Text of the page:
$$\begin{aligned} &{F'(x)=\left [ \begin{matrix}\triangledown f_{1}(x)^{T}\\ \vdots\\ \triangledown f_{8}(x)^{T} \end{matrix} \right ]} \\ &\phantom{F'(x)}{=\left [ \begin{matrix} \mu(x)-0.27&x_{1}\frac{\partial\mu}{\partial x_{2}}&x_{1}\frac {\partial\mu}{\partial x_{3}}&x_{1}\frac{\partial\mu}{\partial x_{4}}&x_{1}\frac{\partial\mu}{\partial x_{5}}&0&x_{1}\frac {\partial\mu}{\partial x_{7}}&0\\ -q_{2}(x)&-0.27-x_{1}\frac{\partial q_{2}}{\partial x_{2}}&0&0&0&-x_{1}\frac{\partial q_{2}}{\partial x_{6}}&0&0\\ q_{3}(x)&0&-0.27&0&0&0&0&x_{1}\frac{\partial q_{3}}{\partial x_{8}}\\ q_{4}(x)&x_{1}\frac{\partial q_{4}}{\partial x_{2}}&x_{1}\frac{\partial q_{4}}{\partial x_{3}}&x_{1}\frac{\partial q_{4}}{\partial x_{4}}-0.27&x_{1}\frac{\partial q_{4}}{\partial x_{5}}&0&x_{1}\frac{\partial q_{4}}{\partial x_{7}}&0\\ q_{5}(x)&x_{1}\frac{\partial q_{5}}{\partial x_{2}}&x_{1}\frac{\partial q_{5}}{\partial x_{3}}&x_{1}\frac{\partial q_{5}}{\partial x_{4}}&x_{1}\frac{\partial q_{5}}{\partial x_{5}}-0.27&0&x_{1}\frac{\partial q_{5}}{\partial x_{7}}&0\\ 0&\frac{\partial f_{6}}{\partial x_{2}}&\frac{\partial f_{6}}{\partial x_{3}}&\frac{\partial f_{6}}{\partial x_{4}}&\frac{\partial f_{6}}{\partial x_{5}}&\frac{\partial f_{6}}{\partial x_{6}}&\frac{\partial f_{6}}{\partial x_{7}}&0\\ 0&-x_{7}\frac{\partial\mu}{\partial x_{2}}&-x_{7}\frac{\partial \mu}{\partial x_{3}}&-x_{7}\frac{\partial\mu}{\partial x_{4}}&-x_{7}\frac{\partial\mu}{\partial x_{5}}&\frac{\partial f_{7}}{\partial x_{6}}&\frac{\partial f_{7}}{\partial x_{7}}&0\\ 0&-x_{8}\frac{\partial\mu}{\partial x_{2}}&\frac{\partial f_{8}}{\partial x_{3}}&-x_{8}\frac{\partial\mu}{\partial x_{4}}&-x_{8}\frac{\partial\mu}{\partial x_{5}}&0&\frac{\partial f_{8}}{\partial x_{7}}&\frac{\partial f_{8}}{\partial x_{8}} \end{matrix} \right ].} \end{aligned}$$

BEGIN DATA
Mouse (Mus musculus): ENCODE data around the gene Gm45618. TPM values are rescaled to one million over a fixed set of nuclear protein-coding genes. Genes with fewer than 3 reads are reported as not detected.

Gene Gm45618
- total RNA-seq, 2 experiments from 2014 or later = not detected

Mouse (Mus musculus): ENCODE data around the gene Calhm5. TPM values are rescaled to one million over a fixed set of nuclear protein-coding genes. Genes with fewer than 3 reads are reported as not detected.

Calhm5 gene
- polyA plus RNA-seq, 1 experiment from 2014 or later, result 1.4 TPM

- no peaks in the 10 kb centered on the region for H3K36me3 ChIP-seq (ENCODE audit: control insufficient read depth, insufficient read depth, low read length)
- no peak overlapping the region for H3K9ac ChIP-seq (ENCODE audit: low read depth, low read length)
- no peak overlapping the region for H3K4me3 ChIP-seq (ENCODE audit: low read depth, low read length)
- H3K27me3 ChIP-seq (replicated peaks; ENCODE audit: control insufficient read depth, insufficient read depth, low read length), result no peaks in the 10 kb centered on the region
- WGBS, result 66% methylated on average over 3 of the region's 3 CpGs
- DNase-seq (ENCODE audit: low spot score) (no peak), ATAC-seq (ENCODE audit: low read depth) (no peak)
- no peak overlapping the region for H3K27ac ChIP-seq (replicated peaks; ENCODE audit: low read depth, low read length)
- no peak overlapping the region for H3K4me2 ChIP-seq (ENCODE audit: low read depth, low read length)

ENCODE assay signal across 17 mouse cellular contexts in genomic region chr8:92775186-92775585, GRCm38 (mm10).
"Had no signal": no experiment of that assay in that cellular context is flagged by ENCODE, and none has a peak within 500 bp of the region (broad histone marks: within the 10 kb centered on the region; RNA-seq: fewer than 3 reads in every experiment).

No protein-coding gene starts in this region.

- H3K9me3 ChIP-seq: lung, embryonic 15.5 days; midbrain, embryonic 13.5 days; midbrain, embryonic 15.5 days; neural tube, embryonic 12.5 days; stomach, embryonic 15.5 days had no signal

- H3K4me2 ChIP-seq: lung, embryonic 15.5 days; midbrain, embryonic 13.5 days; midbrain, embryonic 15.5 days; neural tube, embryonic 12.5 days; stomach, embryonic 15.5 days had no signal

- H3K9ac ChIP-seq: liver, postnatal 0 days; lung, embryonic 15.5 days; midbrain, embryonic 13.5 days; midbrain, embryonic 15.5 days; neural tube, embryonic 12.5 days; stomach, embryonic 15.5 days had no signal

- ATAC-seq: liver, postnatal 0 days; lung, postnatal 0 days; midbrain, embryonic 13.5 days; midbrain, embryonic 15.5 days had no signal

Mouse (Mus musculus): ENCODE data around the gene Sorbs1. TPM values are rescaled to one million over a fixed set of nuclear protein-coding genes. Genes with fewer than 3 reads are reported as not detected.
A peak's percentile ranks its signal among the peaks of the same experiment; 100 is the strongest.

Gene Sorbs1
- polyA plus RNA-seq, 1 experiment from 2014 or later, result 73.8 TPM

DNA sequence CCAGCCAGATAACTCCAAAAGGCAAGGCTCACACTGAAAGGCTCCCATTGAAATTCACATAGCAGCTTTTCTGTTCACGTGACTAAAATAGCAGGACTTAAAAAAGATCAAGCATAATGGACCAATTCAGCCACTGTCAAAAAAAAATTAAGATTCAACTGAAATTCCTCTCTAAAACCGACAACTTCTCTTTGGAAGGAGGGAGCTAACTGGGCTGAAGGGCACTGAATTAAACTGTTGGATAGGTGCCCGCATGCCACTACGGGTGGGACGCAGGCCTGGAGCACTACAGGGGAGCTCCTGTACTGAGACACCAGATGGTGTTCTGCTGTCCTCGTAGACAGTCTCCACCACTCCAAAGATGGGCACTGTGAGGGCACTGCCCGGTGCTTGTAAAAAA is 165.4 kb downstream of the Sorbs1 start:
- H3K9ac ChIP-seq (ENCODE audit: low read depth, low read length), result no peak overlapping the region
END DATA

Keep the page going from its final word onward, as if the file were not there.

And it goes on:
(24)
Here